Browse Prior Art Database

MICR IMAGES CREATED USING A MAGNETIC SINGLE COMPONENT DEVELOPER

IP.com Disclosure Number: IPCOM000026860D
Original Publication Date: 1994-Feb-28
Included in the Prior Art Database: 2004-Apr-06
Document File: 2 page(s) / 130K

Publishing Venue

Xerox Disclosure Journal

Abstract

Most xerographic printing machines produce non-magnetically readable toner images. Formulating images capable of magnetic ink character recognition (MICR) requires the development of alternate toner formulations along with the possible redesign of printing machine development systems. In most applications, such as bank checks, only a segment of a copy or reproduced image need be machine readable (e.g. only the bank number and the amount is magnetically readable on each check). One known method converts a standard toner image to magnetic machine readable image using a ribbon consisting of a support with a strippable magnetic layer. In converting images using this method, the ribbon is forced into contact with a xerographic image using a heated roller that tackifies the toner image, thereby attaching the magnetic layer to the image. The ribbon is subsequently stripped from the copy leaving the magnetic layer on top of the toner image. Problems with this method include: toner tactification temperatures that vary greatly depending on the type of toner used in producing the original image; a magnetic layer that must have low adhesion for support so that it is properly removed in areas surrounded by toner (e.g. the letter "0"); and waste generated from the disposal of each ribbon partially used magnetic layer.

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XEROX DISCLOSURE JOURNAL

MICR IMAGES CREATED USING A MAGNETIC SINGLE COMPONENT U.S. C1.355/200 DEVELOPER Int. C1. G03g 15/00 Lloyd F. Bean

Proposed Classification

Most xerographic printing machines produce non-magnetically readable toner images. Formulating images capable of magnetic ink character recognition (MICR) requires the development of alternate toner formulations along with the possible redesign of printing machine development systems. In most applications, such as bank checks, only a segment of a copy or reproduced image need be machine readable (e.g. only the bank number and the amount is magnetically readable on each check). One known method converts a standard toner image to magnetic machine readable image using a ribbon consisting of a support with a strippable magnetic layer. In converting images using this method, the ribbon is forced into contact with a xerographic image using a heated roller that tackifies the toner image, thereby attaching the magnetic layer to the image. The ribbon is subsequently stripped from the copy leaving the magnetic layer on top of the toner image. Problems with this method include: toner tactification temperatures that vary greatly depending on the type of toner used in producing the original image; a magnetic layer that must have low adhesion for support so that it is properly removed in areas surrounded by toner (e.g. the letter "0"); and waste generated from the disposal of each ribbon partially used magnetic layer.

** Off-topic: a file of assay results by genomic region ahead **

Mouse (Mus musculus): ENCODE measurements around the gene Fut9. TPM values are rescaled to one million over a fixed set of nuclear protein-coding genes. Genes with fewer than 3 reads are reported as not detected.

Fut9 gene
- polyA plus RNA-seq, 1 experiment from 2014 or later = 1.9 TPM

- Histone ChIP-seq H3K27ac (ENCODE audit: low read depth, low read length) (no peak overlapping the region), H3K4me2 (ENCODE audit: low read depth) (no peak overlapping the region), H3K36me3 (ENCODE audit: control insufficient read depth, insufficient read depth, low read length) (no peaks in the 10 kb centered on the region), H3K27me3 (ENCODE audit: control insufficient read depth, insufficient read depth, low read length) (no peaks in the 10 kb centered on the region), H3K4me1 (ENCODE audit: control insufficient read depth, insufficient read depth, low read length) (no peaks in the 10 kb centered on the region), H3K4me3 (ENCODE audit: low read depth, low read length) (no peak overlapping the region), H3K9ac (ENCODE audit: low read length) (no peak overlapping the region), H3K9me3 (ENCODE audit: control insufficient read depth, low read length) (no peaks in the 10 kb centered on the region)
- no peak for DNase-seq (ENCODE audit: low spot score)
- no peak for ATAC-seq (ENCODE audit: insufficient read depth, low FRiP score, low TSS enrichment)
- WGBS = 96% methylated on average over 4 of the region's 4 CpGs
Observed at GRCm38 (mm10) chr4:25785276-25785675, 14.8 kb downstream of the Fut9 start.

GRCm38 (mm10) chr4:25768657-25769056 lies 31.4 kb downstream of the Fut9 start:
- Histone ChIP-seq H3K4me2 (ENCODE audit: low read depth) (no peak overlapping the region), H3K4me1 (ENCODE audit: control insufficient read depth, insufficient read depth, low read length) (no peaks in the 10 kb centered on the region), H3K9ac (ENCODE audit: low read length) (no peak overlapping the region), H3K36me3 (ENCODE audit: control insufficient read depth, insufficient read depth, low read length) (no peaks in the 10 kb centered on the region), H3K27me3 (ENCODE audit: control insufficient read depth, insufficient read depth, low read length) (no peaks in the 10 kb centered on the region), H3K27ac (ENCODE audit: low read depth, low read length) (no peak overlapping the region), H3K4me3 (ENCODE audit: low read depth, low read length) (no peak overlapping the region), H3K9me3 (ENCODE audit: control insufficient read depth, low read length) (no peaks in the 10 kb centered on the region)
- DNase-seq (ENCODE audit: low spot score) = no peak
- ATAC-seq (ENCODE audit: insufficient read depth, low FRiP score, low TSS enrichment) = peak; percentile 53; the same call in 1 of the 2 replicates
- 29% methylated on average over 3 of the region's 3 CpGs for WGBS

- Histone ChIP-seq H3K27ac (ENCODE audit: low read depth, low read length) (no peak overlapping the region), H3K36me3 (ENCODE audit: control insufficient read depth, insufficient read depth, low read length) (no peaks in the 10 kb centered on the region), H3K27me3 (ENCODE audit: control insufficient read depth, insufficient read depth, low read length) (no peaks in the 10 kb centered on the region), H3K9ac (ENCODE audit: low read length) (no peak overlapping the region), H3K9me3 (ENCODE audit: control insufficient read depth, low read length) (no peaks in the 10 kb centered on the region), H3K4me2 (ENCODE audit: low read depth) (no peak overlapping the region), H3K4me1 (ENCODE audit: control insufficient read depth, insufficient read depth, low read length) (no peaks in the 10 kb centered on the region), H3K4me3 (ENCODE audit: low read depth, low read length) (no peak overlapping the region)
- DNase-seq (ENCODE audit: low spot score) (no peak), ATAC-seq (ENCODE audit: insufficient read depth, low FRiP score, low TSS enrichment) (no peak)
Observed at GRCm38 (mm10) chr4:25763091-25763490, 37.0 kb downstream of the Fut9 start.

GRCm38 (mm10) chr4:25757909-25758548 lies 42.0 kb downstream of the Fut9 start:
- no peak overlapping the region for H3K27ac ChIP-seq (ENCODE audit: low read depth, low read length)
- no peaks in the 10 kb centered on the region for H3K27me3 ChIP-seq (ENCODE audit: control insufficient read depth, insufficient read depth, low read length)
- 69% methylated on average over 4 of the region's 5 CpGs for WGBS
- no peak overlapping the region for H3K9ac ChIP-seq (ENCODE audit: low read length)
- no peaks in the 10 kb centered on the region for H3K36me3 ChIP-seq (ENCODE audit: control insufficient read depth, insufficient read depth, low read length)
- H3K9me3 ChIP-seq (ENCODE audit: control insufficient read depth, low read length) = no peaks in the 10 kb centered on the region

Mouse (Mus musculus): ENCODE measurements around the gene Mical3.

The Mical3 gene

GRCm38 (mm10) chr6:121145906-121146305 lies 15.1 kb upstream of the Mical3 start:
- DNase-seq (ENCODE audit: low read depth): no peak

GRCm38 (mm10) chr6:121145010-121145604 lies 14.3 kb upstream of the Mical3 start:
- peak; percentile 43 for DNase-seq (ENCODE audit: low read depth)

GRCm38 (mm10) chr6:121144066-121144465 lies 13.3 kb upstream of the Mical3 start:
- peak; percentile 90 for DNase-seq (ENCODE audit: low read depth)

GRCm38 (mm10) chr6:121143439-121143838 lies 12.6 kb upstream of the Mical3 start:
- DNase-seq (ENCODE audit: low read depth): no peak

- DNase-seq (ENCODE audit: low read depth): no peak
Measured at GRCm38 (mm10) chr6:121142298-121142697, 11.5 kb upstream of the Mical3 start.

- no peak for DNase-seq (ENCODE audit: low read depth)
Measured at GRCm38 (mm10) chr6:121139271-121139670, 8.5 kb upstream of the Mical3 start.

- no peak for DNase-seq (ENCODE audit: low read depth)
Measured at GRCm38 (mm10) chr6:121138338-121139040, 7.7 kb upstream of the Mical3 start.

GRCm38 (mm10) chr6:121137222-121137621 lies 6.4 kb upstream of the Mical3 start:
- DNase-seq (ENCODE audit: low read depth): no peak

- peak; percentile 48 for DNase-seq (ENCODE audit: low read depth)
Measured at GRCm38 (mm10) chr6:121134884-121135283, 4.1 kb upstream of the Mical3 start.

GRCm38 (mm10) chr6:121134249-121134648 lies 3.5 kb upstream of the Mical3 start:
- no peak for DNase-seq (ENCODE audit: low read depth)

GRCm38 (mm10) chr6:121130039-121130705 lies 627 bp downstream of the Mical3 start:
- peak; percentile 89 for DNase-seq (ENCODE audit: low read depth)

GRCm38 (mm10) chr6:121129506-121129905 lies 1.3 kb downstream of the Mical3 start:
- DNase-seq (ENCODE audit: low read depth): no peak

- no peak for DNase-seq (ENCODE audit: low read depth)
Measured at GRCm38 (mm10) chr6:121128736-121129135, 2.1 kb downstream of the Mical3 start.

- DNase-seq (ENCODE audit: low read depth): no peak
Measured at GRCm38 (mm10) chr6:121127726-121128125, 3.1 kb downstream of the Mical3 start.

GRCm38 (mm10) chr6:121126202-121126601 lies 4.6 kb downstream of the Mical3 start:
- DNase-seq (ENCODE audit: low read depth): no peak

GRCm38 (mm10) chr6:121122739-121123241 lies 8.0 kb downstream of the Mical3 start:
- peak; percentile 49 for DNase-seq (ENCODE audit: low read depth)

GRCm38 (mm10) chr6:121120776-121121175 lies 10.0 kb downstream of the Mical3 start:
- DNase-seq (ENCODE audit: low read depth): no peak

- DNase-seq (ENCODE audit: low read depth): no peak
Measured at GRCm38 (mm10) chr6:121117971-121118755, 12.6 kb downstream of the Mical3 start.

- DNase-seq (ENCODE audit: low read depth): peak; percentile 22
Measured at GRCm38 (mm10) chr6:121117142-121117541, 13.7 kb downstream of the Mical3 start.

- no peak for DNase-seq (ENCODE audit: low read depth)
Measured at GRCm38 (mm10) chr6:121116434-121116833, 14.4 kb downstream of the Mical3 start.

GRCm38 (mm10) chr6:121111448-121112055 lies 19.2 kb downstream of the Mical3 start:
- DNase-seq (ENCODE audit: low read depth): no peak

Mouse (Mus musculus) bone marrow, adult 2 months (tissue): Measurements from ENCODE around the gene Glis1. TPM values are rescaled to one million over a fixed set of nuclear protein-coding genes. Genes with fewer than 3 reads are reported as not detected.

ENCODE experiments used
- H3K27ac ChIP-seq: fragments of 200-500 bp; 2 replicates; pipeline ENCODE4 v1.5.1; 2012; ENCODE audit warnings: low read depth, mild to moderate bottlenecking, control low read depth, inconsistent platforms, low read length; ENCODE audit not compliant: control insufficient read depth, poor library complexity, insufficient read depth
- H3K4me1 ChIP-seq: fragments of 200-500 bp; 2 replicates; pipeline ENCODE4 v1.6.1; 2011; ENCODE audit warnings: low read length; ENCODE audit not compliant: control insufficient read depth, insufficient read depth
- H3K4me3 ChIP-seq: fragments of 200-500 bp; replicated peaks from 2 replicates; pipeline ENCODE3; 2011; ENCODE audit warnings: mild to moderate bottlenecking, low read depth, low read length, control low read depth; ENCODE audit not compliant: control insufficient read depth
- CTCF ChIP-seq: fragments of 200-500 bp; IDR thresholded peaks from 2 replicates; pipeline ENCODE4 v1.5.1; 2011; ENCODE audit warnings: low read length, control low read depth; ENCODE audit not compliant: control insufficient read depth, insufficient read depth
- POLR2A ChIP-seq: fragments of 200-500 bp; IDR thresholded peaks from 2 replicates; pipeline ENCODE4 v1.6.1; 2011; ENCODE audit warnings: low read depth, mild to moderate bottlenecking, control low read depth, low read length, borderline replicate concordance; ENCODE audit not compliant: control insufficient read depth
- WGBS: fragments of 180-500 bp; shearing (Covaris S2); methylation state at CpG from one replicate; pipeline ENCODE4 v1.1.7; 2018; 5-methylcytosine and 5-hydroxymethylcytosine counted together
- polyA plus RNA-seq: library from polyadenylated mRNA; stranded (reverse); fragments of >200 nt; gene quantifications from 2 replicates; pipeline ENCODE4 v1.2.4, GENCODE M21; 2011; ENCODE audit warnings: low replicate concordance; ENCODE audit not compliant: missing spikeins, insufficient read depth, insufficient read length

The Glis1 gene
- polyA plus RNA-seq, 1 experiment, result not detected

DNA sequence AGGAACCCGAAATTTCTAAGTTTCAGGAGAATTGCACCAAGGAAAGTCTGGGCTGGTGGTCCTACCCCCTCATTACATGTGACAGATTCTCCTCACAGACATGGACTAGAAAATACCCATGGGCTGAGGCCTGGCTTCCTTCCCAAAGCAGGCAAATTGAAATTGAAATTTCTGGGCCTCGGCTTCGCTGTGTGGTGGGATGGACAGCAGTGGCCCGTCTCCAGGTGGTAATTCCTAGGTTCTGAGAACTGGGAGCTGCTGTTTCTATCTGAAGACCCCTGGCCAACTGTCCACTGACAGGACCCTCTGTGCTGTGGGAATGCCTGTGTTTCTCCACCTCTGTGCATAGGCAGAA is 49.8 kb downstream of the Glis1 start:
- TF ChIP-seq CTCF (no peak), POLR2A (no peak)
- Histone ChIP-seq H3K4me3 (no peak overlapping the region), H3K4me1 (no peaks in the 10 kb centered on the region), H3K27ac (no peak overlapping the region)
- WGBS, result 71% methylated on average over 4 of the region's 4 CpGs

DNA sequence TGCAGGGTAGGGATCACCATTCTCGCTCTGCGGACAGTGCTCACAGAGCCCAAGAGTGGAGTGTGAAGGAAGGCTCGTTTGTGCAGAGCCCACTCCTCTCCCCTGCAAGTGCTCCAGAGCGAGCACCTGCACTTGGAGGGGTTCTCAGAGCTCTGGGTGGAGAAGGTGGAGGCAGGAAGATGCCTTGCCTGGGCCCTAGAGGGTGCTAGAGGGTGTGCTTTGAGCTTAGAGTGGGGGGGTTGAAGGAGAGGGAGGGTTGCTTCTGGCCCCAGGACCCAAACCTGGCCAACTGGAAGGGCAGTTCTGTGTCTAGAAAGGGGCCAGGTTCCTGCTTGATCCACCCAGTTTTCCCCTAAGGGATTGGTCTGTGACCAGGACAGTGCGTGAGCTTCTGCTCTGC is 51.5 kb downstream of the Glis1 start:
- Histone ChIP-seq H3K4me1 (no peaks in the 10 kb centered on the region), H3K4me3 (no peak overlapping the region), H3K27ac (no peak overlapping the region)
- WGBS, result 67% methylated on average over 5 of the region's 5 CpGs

A method is disclosed of converting a standard xerographic image to a MICR (magnetically ink character readable) image using a single component development system that includes a mini-conductive magnetic toner brush and a mini-fuser. The system first forms a highly resistive toner image by selectively applying a voltage to a standard xerographic toner image using the mini-conductive magnetic toner brush. Subsequently, magnetic toner is deposited on the highly resistive toner image (p 2 1014 ohm-cm) and not deposited in any relatively conducting non-imaged areas (paper, p S...